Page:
A couple of weeks ago we had a most interesting email. The prop-master from the Houston Grand Opera contacted us for information concerning their upcoming production of Brittons’ “Rape of Lucretia”. One scene begins with a group of women spinning. Megan had already convinced the director that the women of Classic Roman times would not have used spinning wheels. Her question was what type of hand spindle and distaff would they have used?
After some conversation back and forth it was agreed upon that the women in the scene only had to look like they were spinning while they were singing and acting, and not actually make yarn. (Some of us have issues using a drop spindle and walking, much less remembering lyrics and smiling.) So we came up with the spindle and distaff pictured below.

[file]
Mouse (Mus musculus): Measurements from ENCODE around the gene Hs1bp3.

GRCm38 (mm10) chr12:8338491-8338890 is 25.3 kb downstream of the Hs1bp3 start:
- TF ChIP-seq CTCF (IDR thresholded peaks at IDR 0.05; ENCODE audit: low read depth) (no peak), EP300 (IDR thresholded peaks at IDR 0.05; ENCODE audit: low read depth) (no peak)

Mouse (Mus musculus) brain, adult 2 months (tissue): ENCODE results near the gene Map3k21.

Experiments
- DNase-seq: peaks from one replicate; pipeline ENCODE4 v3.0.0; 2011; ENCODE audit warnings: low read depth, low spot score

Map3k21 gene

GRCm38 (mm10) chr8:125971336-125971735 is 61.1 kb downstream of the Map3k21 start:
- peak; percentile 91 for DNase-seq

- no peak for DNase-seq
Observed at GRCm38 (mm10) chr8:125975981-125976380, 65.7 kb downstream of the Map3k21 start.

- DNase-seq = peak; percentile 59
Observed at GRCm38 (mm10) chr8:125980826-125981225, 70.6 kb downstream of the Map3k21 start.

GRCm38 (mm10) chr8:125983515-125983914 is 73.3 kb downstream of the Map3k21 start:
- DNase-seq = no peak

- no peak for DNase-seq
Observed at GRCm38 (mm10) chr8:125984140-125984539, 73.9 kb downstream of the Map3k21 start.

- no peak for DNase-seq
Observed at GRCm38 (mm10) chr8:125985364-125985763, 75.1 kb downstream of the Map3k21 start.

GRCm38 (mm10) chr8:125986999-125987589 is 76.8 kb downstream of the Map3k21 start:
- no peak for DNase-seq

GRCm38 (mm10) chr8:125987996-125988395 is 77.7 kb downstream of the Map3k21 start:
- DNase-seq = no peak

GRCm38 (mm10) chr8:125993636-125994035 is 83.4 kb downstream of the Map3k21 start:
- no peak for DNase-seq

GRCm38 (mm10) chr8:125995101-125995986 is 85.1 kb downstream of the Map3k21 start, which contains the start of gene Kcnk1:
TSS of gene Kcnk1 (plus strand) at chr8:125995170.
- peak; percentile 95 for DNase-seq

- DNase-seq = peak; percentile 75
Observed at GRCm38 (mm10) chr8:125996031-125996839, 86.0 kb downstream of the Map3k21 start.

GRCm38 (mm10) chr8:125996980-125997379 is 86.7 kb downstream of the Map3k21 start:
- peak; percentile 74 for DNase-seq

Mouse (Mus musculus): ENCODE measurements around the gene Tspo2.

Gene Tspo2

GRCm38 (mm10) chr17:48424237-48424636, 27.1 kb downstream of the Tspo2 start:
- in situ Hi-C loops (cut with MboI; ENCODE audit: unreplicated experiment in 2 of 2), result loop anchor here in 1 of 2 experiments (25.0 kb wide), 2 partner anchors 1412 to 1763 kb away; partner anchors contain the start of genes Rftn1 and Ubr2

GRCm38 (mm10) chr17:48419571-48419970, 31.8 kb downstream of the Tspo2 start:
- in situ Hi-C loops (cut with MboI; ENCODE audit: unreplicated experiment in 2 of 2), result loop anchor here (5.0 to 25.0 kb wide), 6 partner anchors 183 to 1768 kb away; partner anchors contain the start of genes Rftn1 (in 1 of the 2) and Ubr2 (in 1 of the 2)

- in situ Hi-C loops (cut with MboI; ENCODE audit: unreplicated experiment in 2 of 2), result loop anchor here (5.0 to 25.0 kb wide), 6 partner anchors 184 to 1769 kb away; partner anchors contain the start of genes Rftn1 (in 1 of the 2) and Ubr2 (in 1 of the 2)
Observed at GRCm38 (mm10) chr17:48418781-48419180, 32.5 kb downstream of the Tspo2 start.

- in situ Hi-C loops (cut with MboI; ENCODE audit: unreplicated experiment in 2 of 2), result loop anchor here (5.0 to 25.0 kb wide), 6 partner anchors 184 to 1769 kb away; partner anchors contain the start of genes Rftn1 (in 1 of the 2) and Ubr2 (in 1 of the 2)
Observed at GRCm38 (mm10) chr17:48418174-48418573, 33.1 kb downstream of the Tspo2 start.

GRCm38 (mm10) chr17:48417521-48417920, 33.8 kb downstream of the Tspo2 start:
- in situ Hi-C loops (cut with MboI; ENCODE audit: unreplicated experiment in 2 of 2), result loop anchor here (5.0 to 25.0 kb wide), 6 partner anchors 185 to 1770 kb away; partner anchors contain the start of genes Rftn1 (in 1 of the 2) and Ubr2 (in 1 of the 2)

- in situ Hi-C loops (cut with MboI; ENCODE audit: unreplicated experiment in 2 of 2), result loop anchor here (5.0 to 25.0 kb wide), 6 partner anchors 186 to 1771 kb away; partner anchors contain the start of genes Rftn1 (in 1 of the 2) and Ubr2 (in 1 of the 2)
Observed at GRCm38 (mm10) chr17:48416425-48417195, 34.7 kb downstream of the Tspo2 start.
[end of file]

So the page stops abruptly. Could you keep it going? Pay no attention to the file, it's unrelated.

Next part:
The simple low whorl spindle has a swivel at the top. Commercial yarn attaches the spindle to the distaff which holds some fluffy, fibery stuff. This permits the spindle to actually rotate but if the “spinner” holds the spindle at the swivel, the twist does not run up the yarn.
The grim model in the picture is attempting to take the pose of the original Venus de Milo as suggested by Elizabeth Barber. I guess it must hurt to be a Goddess.